Sea Technology

JUL 2013

The industry's recognized authority for design, engineering and application of equipment and services in the global ocean community

Issue link:

Contents of this Issue


Page 30 of 71

scan sonar, acoustic imaging, environmental characterization optics (ECO) sensors, a sub-bottom profler and a still-camera system. While the ABYSS is on board the support vessel or surfaced, engineers can interface with it using the same Vehicle Interface Program (VIP) used by all Hydroid REMUS AUVs. This highly refned software runs on a ruggedized, waterproof laptop, allowing it to be operated safely in poor weather conditions. In addition to mission planning, the VIP software helps users export data, maintain the vehicle and perform quality-control checks. When collecting data on seafoor volcanoes, the ABYSS is equipped with the following sensors: an EdgeTech (West Wareham, Massachusetts) 2200M 120/410-kilohertz side scan sonar, a Sea-Bird Electronics Inc. (Bellevue, Washington) SBE 49 FastCAT CTD and a Teledyne RESON (Slangerup, Denmark) SeaBat 7125 multibeam (200/400 kilohertz). Additionally, the multibeam echosounder can be exchanged for an EdgeTech 2200-M subbottom profler (4 to 24 kilohertz) or a 4-megapixel monochrome Allied Vision Technologies (Burnaby, Canada) Pike camera on a mission-to-mission basis. These instruments are signifcantly more effective when mounted on an AUV compared to boat-mounted systems—in addition to the vehicle's ability to maintain a constant altitude during a mission, AUV-mounted instruments also operate in a signifcantly lower-noise environment than their surface-ship analogs, and provide higher-quality data that is not subject to interference by surface phenomena such as wake and swell, wave-induced chop and bubble entrainment near the air-sea interface. For navigation, the ABYSS relies primarily on a Kearfott Corp. (Little Falls, New Jersey) T24 Inertial Navigation System (INS) in conjunction with Teledyne RD Instruments's (Poway, California) 300-kilohertz acoustic Doppler current profler/Doppler velocity log. After the sensor-aided INS on board the AUV dead reckons itself using a position provided by an external GPS, the INS independently determines its angular velocity and acceleration in three-dimensional space. To counter errors made over time by the INS and to provide additional accuracy, the ABYSS is optionally supported during its programmed mission by a Hydroid long baseline (LBL) positioning system, which allows the vehicle to periodically fx its exact position and depth. Additionally, the ABYSS is outftted with a Paroscientifc Inc. (Redmond, Washington) 8B7000 pressure sensor, which provides depth readings, and an IMAGENEX (Port Coquitlam, Canada) forward-looking 852 Echo Sounder for detecting and avoiding obstacles while submerged. In the event that an emergency forces a mission to be terminated prematurely, the ABYSS has several emergency systems that ensure its safe return to the support vessel. For example, if the vehicle's battery power reaches a critically low level, the AUV immediately surfaces and transmits SMS messages via satellite with its status and location to the ship crew. Additionally, the AUV team can deliver emergency instructions to the ABYSS using acoustic communication, allowing them to quickly abort a mission if necessary. Sea & Sun Technology Launching the Vehicle One of GEOMAR's key criteria in the AUV tender process was a system for launch and recovery that did not require the deployment of an assist boat from the support vessel. The REMUS 6000 launch and recovery system (LARS) used with the ABYSS achieves that goal, allowing safe and quick launch of the AUV in a variety of weather conditions. The ABYSS LARS can launch the AUV off either the side or stern of any large or medium-sized research vessel and can be set up for shipboard operations in a couple of hours. When launching the ABYSS, the AUV is placed on a cradle and attached with a lift/tow line. The LARS then uses its built-in A-frame, which tilts the vehicle until it is suspended a safe distance outboards. The vehicle is then lowered into the water, and its tow line is released. Additionally, the unit's docking head stabilizes the vehicle, reducing swing and allowing the vehicle to be launched in sea states up to 5. Once the programmed mission is complete and the ABYSS has surfaced, it provides the crew with its GPS coordinates using Wi-Fi or Iridium. After the support vessel approaches the vehicle's location, the ABYSS can be manually driven via Wi-Fi until it is close enough to be recovered. The ABYSS then deploys a recovery line July 2013 / st 31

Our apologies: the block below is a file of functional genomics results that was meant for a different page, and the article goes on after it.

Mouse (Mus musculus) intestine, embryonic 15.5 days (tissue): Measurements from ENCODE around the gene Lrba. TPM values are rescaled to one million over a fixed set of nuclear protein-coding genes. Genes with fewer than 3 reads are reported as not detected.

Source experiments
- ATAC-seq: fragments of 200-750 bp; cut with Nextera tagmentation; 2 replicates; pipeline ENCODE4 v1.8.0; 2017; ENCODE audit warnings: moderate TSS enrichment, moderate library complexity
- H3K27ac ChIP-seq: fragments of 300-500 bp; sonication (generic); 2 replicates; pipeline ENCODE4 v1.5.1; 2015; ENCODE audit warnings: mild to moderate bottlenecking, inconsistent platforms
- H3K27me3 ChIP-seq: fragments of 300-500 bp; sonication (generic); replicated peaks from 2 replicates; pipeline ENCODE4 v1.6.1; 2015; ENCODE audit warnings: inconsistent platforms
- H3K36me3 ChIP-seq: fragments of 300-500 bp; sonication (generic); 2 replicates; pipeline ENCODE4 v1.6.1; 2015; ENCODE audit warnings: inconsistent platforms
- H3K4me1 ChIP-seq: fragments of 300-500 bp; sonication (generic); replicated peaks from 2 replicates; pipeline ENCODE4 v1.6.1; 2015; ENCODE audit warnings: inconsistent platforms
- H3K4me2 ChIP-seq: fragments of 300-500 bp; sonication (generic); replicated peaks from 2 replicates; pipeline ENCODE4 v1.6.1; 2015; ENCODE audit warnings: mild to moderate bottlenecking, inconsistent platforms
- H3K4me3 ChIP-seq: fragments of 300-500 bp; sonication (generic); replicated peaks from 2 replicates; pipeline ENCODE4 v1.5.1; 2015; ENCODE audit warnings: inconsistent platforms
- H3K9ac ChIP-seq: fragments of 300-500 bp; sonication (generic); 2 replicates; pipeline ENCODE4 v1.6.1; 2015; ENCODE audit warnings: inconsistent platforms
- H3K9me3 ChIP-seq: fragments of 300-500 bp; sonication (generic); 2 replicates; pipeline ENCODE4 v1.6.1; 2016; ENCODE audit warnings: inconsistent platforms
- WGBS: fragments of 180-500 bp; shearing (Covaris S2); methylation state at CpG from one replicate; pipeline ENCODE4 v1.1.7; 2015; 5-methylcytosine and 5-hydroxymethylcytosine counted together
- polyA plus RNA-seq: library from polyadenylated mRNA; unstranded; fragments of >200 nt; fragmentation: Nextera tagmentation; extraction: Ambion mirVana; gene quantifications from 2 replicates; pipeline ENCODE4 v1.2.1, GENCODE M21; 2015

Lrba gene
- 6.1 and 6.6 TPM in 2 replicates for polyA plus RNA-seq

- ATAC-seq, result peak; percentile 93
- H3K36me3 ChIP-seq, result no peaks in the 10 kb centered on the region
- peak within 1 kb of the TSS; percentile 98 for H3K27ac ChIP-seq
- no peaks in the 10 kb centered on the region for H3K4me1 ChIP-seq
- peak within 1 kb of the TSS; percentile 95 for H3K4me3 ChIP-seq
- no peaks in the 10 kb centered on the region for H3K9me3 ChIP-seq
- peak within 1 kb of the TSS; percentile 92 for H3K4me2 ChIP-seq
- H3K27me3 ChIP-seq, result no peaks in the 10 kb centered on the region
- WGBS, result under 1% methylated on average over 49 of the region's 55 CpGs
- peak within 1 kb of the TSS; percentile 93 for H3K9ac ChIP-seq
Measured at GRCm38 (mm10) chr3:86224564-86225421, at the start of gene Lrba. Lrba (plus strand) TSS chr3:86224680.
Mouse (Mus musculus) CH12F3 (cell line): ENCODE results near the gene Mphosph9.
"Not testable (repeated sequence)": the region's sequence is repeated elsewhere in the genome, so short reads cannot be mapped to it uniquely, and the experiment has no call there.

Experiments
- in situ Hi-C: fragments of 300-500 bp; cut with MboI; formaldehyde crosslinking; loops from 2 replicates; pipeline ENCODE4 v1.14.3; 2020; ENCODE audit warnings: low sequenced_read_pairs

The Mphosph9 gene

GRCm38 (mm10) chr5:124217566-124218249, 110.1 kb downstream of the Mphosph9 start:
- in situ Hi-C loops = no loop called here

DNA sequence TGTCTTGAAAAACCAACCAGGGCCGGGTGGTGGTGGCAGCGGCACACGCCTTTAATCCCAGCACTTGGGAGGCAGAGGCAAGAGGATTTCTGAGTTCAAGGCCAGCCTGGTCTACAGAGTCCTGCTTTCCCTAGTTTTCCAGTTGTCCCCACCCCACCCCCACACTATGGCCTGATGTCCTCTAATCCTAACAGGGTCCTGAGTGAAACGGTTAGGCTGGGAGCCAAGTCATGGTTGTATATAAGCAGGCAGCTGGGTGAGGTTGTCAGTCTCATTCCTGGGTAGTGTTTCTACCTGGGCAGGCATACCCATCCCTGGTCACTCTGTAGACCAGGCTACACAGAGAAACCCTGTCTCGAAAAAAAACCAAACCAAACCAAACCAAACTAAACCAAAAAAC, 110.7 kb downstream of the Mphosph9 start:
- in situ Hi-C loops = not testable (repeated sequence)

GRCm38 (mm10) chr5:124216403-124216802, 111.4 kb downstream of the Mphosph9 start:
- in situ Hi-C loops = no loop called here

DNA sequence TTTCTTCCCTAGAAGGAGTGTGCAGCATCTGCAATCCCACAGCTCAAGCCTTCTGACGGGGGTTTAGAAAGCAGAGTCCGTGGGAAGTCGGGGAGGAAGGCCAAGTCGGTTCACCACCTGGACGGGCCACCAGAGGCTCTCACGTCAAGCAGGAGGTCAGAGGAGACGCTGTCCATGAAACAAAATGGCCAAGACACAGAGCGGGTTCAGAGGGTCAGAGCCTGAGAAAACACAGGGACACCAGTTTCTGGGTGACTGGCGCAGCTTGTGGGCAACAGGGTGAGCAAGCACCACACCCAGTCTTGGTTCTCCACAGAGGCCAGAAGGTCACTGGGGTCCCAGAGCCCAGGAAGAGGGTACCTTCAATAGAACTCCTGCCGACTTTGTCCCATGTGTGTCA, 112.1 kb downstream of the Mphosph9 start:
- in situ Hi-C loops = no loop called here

Articles in this issue

Links on this page

Archives of this issue

view archives of Sea Technology - JUL 2013